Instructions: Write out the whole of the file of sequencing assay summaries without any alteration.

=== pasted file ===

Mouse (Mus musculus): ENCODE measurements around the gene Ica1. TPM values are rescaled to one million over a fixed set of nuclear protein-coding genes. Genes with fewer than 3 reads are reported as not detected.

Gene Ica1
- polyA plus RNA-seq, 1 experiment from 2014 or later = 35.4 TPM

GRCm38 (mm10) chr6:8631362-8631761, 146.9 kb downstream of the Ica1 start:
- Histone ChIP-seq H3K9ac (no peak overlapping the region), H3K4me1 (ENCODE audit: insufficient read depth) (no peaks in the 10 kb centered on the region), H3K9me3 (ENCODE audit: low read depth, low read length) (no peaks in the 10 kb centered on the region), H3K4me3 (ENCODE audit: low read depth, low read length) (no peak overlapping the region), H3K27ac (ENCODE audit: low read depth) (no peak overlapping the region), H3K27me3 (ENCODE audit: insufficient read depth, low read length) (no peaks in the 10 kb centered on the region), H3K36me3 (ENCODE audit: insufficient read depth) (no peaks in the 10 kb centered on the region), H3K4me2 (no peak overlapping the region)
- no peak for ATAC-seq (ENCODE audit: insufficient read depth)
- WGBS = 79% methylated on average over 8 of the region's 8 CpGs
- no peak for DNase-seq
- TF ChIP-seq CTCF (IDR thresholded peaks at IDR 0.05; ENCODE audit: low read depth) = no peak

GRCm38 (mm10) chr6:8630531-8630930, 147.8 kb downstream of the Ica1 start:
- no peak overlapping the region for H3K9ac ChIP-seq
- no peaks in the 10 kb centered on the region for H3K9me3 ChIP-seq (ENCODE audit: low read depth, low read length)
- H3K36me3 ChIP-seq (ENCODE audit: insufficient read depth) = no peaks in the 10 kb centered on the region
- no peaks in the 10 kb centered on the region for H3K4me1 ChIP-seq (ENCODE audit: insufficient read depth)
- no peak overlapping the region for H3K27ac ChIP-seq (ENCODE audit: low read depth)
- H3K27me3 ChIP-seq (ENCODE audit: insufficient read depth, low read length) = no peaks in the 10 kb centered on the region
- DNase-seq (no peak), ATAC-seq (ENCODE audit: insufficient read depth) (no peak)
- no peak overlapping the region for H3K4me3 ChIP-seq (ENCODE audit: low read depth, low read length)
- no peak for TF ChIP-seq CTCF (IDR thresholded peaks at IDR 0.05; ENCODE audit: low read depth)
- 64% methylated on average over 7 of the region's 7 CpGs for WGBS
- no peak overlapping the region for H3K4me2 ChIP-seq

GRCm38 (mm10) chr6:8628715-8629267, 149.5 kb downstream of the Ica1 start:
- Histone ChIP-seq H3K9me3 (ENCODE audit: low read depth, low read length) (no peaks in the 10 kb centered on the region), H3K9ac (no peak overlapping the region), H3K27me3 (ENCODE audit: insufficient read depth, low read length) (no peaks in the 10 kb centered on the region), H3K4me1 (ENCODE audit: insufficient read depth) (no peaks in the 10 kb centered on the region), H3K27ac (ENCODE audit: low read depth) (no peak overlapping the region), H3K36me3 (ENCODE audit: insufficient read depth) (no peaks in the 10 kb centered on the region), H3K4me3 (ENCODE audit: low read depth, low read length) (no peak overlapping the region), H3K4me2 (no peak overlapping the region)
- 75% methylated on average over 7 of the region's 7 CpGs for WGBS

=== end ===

Mouse (Mus musculus): ENCODE measurements around the gene Ica1. TPM values are rescaled to one million over a fixed set of nuclear protein-coding genes. Genes with fewer than 3 reads are reported as not detected.

Gene Ica1
- polyA plus RNA-seq, 1 experiment from 2014 or later = 35.4 TPM

GRCm38 (mm10) chr6:8631362-8631761, 146.9 kb downstream of the Ica1 start:
- Histone ChIP-seq H3K9ac (no peak overlapping the region), H3K4me1 (ENCODE audit: insufficient read depth) (no peaks in the 10 kb centered on the region), H3K9me3 (ENCODE audit: low read depth, low read length) (no peaks in the 10 kb centered on the region), H3K4me3 (ENCODE audit: low read depth, low read length) (no peak overlapping the region), H3K27ac (ENCODE audit: low read depth) (no peak overlapping the region), H3K27me3 (ENCODE audit: insufficient read depth, low read length) (no peaks in the 10 kb centered on the region), H3K36me3 (ENCODE audit: insufficient read depth) (no peaks in the 10 kb centered on the region), H3K4me2 (no peak overlapping the region)
- no peak for ATAC-seq (ENCODE audit: insufficient read depth)
- WGBS = 79% methylated on average over 8 of the region's 8 CpGs
- no peak for DNase-seq
- TF ChIP-seq CTCF (IDR thresholded peaks at IDR 0.05; ENCODE audit: low read depth) = no peak

GRCm38 (mm10) chr6:8630531-8630930, 147.8 kb downstream of the Ica1 start:
- no peak overlapping the region for H3K9ac ChIP-seq
- no peaks in the 10 kb centered on the region for H3K9me3 ChIP-seq (ENCODE audit: low read depth, low read length)
- H3K36me3 ChIP-seq (ENCODE audit: insufficient read depth) = no peaks in the 10 kb centered on the region
- no peaks in the 10 kb centered on the region for H3K4me1 ChIP-seq (ENCODE audit: insufficient read depth)
- no peak overlapping the region for H3K27ac ChIP-seq (ENCODE audit: low read depth)
- H3K27me3 ChIP-seq (ENCODE audit: insufficient read depth, low read length) = no peaks in the 10 kb centered on the region
- DNase-seq (no peak), ATAC-seq (ENCODE audit: insufficient read depth) (no peak)
- no peak overlapping the region for H3K4me3 ChIP-seq (ENCODE audit: low read depth, low read length)
- no peak for TF ChIP-seq CTCF (IDR thresholded peaks at IDR 0.05; ENCODE audit: low read depth)
- 64% methylated on average over 7 of the region's 7 CpGs for WGBS
- no peak overlapping the region for H3K4me2 ChIP-seq

GRCm38 (mm10) chr6:8628715-8629267, 149.5 kb downstream of the Ica1 start:
- Histone ChIP-seq H3K9me3 (ENCODE audit: low read depth, low read length) (no peaks in the 10 kb centered on the region), H3K9ac (no peak overlapping the region), H3K27me3 (ENCODE audit: insufficient read depth, low read length) (no peaks in the 10 kb centered on the region), H3K4me1 (ENCODE audit: insufficient read depth) (no peaks in the 10 kb centered on the region), H3K27ac (ENCODE audit: low read depth) (no peak overlapping the region), H3K36me3 (ENCODE audit: insufficient read depth) (no peaks in the 10 kb centered on the region), H3K4me3 (ENCODE audit: low read depth, low read length) (no peak overlapping the region), H3K4me2 (no peak overlapping the region)
- 75% methylated on average over 7 of the region's 7 CpGs for WGBS